Technology becomes out of date .....Fact! So survival of the fittest will prevail.
    J English Smith likes this.
    10-25-12 02:16 PM
  8. Thunderbuck's Avatar
    Look guys, it's great you enjoy your Playbooks and all. I didn't really like it when I had one, I might with the improved software today, though I doubt it. For your purposes it's probably a nifty, little device.

    But if you look at the big picture, the Playbook is dead as... As... Dead as a Palm Pre. Commercially speaking.

    Have you seen all the 7 inch tablet comparisons all the review sites have been doing lately, now that the iPad Mini is out? Have you noticed that the Playbook is barely mentioned or brought up in them? That should tell you all there is to know.

    It sold 120.000 in the last quarter, which is pitiful, RIM has taken a write down of several hundred million on them, so you can you blame them, if they don't want to sink more money in marketing a lost cause?

    The hardware is aged and even at 200$ not really that competitive. And on top of that the Playbook name has been tainted with the whole launch debacle, no email, etc.

    So is it dead? Commercially, yes. You won't find them in the stores in six months (many stores will probably move them out by Christmas, unless they use it as a last opportunity to get rid of stock) as they need space for newer tablets.
    There will still be software for them though, and as they get upgraded to BB10 (hopefully around next summer) they won't be EoLed or completely obsolete. But BB10 software should be able to run satisfactorily on them for at least another year. Two years might be stretching it, depending on how fast RIM will upgrade the hardware in their future phones.

    So yeah, the answer to your question depends on what your definition of "alive" is. Commercially no, that train left the station along time ago. If it means able to run newer software and BB10, then yes.

    And nope, I strongly doubt you'll see another Playbook from RIM. Next year they'll be waaaay to busy with trying to survive and iterating BB10 to make another run at the tablet market. In two years though? Who knows... One thing is for sure, the Playbook name is probably too tainted, so if they make another tablet it'll be under a different name.
    You're taking a fairly narrow view, and ignoring a few things. First, hardware isn't particularly dated. The Playbook is still on a par with the iPad Mini (and actually still improves on it in a couple of areas). Of course app selection is still way down, but that will be addressed somewhat by BB10 (I've discussed elsewhere that the numbers for BB10 handsets make for a more compelling proposition to developers).

    What I THINK is happening here is that RIM is deliberately holding back the brand. They could be getting set to introduce a new tablet under new branding in the spring, but unless the device is radically different in some way, I'm pretty sure consumers will just call it a repackaged Playbook anyway.

    If RIM can redeem the Blackberry brand in general, that will pull the Playbook with it.
    howarmat likes this.
    10-25-12 02:29 PM
  9. anon1727506's Avatar
    RIM has to have a tablet in their lineup if they want to stay in the mobile market place. But that said, RIM really can't afford to loose money right now. They need to release the BB10 Phones, and plan for a release of an updated tablet for mid 2013. If sales skyrocket for BB10 phones in the first few months, then RIM will go ahead and release the new tablet. If BB10 phones aren't accepted buy consumers right away, then RIM is going to have to be very conservative with what little cash they will have left by that time. And let's face it, if the phones don't sell... a new tablet isn't going to have much of a chance.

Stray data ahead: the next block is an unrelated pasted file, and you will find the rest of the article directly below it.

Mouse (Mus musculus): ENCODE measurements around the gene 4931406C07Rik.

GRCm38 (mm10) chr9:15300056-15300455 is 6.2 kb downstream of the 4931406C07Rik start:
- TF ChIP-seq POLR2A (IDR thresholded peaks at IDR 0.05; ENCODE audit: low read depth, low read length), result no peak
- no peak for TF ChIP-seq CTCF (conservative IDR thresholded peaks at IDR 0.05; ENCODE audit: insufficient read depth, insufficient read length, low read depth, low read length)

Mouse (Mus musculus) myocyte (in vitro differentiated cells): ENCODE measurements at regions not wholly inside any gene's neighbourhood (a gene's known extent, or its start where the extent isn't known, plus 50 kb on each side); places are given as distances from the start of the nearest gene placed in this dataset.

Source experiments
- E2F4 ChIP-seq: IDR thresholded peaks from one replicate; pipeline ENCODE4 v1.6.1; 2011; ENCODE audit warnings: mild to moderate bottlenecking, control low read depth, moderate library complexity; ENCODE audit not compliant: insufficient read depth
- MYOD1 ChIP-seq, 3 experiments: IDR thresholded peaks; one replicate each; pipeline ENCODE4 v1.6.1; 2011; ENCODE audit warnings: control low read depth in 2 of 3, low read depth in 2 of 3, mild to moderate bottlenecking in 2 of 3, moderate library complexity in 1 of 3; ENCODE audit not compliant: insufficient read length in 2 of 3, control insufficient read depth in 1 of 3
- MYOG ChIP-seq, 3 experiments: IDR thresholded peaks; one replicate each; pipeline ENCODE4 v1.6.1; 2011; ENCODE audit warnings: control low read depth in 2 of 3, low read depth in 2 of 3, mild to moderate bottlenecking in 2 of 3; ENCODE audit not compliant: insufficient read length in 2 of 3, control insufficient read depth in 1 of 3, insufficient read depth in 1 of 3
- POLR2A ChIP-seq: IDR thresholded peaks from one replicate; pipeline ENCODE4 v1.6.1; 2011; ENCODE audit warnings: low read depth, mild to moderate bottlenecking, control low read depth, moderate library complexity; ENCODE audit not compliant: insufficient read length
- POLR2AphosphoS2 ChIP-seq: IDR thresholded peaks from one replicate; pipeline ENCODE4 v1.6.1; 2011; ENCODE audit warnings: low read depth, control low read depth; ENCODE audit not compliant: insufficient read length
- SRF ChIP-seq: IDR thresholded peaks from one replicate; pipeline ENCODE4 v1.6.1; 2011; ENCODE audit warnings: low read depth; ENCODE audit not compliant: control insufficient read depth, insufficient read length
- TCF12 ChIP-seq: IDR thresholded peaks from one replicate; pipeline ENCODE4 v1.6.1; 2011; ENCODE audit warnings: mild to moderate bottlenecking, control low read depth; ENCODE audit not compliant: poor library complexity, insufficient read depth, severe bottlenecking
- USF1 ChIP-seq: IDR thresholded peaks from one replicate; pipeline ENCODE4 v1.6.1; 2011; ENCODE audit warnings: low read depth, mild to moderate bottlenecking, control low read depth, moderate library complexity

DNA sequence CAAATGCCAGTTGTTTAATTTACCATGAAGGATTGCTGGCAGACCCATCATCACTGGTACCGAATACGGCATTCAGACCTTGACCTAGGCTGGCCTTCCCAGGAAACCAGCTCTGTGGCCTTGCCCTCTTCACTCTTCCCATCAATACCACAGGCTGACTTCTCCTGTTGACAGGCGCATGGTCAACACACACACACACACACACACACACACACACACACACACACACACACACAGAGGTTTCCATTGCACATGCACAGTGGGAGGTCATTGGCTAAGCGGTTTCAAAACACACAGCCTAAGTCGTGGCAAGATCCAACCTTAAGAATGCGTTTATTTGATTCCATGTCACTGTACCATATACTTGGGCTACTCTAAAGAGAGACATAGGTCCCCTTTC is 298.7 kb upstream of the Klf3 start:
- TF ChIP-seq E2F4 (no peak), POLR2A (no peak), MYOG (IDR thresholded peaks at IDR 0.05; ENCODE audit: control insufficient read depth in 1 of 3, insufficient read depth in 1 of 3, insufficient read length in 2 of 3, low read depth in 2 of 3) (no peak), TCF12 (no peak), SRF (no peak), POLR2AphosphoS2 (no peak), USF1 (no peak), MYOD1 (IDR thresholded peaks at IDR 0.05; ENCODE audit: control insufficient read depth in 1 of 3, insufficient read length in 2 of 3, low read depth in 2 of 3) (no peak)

10-25-12 04:51 PM
  10. Thunderbuck's Avatar
    Foothold? Less than 1% of tablet sales in the last quarter. Barely mentioned in the press, or even by RIM. Not marketed. 4G LTE model?

    No foothold. Hanging on by a thread.
    Due to its healthy cash position, RIM has the luxury of being able to back off from the market and regroup. We're also seeing a slowdown in new apps for the Playbook; with its existing OS being replaced in a matter of months, many developers are already concentrating on having product ready for BB10. On top of all of that, as has been pointed out the Playbook "brand" is kind of tarnished at this point, and RIM doesn't do it any favors by hammering away with an uncompetitive product.

    That doesn't mean the situation is going to remain static, though. With the release of BB10 we're going to see a much more attractive app portfolio. Even if the phones are only modestly successful, as long as RIM can prove they're going to remain in business for the longer term there will be a new surge of consumer confidence in the Blackberry brand in general. I suspect that by Q2 we'll be looking at the BB10 update for the Playbooks, along with the beginnings of a new marketing push to clear out the old stock in anticipation of refreshed hardware.
    Bumble2000 likes this.
    10-25-12 04:51 PM
  11. TheScionicMan's Avatar
    "We took the hard decision to go the hard route" to completely rewrite the BlackBerry software for phones, said Heins, who with his fellow executives demonstrated the new software to developers. "I'm not thinking about BlackBerry being No. 1 in smartphones. I have a longer view on this: It is to be No. 1 in mobile computing with smartphones and tablets."